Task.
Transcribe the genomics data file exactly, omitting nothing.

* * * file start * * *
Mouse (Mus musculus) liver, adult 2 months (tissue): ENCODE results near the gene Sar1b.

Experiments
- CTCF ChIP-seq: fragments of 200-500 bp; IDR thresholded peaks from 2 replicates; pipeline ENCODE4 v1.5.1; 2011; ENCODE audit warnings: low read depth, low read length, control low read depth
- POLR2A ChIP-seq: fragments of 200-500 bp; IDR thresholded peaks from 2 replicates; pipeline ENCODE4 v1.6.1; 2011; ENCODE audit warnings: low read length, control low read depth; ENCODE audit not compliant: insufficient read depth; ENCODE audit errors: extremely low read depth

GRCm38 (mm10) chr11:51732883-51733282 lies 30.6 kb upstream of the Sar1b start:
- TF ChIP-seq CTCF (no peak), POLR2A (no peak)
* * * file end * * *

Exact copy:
Mouse (Mus musculus) liver, adult 2 months (tissue): ENCODE results near the gene Sar1b.

Experiments
- CTCF ChIP-seq: fragments of 200-500 bp; IDR thresholded peaks from 2 replicates; pipeline ENCODE4 v1.5.1; 2011; ENCODE audit warnings: low read depth, low read length, control low read depth
- POLR2A ChIP-seq: fragments of 200-500 bp; IDR thresholded peaks from 2 replicates; pipeline ENCODE4 v1.6.1; 2011; ENCODE audit warnings: low read length, control low read depth; ENCODE audit not compliant: insufficient read depth; ENCODE audit errors: extremely low read depth

GRCm38 (mm10) chr11:51732883-51733282 lies 30.6 kb upstream of the Sar1b start:
- TF ChIP-seq CTCF (no peak), POLR2A (no peak)